I agree that apologies can be just words. But sometimes the sayer needs to say the words before meaningful change can take place. As for me, I will be vigilant and try to point out the behavior as some others have done.

  5. To those of you commenting that raising the minimum wage would not accomplish anything, please be aware that the minimum wage for servers is under $3/hr. Restaurants pay us not one dime (that $2.13 goes directly to Uncle Sam). I’m going to assume you thought servers made a normal wage like every other profession, instead of getting upset.

    1. To the persons comment on minimum wage. Yes, I was a server and know they don’t get paid M.W. I meant in general and the lady said she worked with flowers at a grocery store which means she does make M.W. The place I was talking about was a pizza place where they also made M.W. and my point is still a valid one!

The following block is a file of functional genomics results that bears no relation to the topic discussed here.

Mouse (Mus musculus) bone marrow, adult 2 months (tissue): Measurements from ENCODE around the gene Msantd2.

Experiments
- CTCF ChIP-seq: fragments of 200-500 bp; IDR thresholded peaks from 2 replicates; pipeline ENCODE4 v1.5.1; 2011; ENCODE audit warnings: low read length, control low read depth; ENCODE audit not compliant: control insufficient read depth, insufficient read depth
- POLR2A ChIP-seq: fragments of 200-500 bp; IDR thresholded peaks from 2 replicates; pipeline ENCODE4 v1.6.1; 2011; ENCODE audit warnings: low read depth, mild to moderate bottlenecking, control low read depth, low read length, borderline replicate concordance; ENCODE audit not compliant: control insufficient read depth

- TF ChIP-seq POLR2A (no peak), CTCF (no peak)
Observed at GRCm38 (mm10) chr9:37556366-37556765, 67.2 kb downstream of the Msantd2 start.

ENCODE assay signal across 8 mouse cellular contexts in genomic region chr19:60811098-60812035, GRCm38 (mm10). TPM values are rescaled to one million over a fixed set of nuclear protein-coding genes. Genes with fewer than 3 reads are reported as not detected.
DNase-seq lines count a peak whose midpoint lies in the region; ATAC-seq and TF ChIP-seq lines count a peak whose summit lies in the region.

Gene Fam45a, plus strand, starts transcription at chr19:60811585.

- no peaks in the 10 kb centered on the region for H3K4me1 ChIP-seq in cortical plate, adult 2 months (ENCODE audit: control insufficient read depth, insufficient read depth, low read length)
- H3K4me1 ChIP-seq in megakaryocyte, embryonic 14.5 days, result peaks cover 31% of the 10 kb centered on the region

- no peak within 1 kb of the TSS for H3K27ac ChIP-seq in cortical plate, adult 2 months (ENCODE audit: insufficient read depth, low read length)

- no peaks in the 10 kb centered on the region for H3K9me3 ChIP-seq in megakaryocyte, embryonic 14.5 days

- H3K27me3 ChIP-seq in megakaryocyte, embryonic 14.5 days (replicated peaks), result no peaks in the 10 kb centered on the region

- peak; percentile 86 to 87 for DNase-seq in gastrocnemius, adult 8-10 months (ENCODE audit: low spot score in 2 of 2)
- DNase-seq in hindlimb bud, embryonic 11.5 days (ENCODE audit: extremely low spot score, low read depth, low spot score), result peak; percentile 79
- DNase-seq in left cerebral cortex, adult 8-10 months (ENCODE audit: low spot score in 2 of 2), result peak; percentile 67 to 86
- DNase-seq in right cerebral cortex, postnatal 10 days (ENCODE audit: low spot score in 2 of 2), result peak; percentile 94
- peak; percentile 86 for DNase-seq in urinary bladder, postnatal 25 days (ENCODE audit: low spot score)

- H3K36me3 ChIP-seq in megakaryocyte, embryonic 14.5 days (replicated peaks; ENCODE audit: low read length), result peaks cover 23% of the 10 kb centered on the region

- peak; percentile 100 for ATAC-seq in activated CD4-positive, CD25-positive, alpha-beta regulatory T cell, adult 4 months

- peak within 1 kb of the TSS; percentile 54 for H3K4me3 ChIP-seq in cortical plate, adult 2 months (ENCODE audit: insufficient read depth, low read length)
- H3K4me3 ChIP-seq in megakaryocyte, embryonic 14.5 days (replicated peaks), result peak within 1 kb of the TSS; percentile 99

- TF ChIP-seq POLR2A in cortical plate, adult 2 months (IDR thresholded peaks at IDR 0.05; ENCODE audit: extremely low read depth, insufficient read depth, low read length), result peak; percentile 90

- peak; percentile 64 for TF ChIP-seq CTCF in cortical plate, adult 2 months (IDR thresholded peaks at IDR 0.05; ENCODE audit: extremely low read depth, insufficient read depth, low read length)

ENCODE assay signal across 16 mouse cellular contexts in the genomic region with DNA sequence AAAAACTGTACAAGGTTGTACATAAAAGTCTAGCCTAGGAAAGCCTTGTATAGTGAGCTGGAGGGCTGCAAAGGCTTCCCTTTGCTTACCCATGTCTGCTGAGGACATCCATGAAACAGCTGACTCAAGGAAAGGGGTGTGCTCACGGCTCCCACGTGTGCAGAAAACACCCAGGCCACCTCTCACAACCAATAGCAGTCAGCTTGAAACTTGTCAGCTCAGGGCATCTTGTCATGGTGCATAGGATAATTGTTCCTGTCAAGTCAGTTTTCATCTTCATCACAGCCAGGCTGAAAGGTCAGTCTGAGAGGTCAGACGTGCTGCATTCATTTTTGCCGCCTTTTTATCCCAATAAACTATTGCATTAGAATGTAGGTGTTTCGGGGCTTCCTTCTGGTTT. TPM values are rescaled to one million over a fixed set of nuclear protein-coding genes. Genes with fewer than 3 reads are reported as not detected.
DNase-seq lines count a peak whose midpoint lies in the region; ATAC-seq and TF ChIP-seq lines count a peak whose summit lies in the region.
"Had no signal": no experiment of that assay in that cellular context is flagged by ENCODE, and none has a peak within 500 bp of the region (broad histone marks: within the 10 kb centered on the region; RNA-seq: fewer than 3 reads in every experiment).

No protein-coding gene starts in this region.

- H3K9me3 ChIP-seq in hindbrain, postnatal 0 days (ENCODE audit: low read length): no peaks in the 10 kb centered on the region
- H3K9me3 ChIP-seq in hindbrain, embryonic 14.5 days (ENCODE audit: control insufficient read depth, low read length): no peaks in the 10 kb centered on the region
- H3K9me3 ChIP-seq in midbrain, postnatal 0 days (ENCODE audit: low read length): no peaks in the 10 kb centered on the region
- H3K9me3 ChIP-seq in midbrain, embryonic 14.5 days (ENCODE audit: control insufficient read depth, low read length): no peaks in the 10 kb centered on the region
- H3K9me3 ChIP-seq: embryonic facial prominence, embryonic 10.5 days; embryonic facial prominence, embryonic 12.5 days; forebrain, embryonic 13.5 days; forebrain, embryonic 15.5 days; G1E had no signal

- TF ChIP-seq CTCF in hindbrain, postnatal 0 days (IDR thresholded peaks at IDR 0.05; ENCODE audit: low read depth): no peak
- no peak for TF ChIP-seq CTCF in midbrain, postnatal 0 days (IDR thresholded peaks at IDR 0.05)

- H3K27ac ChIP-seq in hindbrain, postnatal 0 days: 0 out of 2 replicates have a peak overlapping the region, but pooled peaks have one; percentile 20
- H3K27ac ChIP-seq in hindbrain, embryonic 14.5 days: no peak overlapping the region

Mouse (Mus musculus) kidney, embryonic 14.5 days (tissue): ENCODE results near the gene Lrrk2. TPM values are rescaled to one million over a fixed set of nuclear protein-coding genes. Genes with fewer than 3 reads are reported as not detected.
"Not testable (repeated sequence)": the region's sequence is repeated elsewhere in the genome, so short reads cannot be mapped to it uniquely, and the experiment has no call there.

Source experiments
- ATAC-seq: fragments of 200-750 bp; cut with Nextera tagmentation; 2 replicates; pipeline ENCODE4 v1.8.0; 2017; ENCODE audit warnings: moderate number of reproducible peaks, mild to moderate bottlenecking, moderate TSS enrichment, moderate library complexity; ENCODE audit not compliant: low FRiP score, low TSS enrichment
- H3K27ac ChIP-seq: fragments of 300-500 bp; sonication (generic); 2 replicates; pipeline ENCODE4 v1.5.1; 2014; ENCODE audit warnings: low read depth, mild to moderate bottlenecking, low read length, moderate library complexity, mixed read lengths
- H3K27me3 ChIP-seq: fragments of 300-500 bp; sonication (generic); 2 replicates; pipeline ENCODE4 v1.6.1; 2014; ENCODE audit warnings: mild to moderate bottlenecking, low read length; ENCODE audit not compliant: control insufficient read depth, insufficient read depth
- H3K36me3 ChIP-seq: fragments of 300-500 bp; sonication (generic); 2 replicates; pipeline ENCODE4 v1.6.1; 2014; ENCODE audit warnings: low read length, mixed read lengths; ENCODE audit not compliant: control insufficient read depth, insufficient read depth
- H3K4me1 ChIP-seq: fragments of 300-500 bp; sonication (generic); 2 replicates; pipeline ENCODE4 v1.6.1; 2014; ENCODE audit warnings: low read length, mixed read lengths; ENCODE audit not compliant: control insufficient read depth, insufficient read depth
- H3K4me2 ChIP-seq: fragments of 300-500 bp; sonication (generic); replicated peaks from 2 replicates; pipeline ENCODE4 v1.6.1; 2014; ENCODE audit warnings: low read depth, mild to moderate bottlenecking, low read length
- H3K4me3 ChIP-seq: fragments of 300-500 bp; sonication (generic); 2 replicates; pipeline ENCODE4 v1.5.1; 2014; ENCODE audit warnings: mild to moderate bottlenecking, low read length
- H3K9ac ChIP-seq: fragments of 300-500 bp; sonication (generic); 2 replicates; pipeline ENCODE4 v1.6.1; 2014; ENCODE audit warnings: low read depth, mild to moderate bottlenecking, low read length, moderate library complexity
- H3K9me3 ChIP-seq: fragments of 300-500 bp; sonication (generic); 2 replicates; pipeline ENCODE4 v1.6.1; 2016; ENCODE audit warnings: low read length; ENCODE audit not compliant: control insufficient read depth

1. no your point isn’t valid
        Please read up on history. (
        Minimum wage was set so that factory workers, miners mill workers etc could make a living wage . If they paid their ceos less than the millions they pay, i’m sure it would make up the difference and yes i’d be willing to pay 10 dollars for a burger if it meant a min wage worker could make a living and our taxes could be used for something other than food stamps and medicaid because people are not paid a living wage

        Also no matter what and apology/saying sorry doesn’t help anything. It doesn’t change past transgressions, it often doesn’t change behaviors and it is often said to make the person saying it feel better about the wrong thing they did.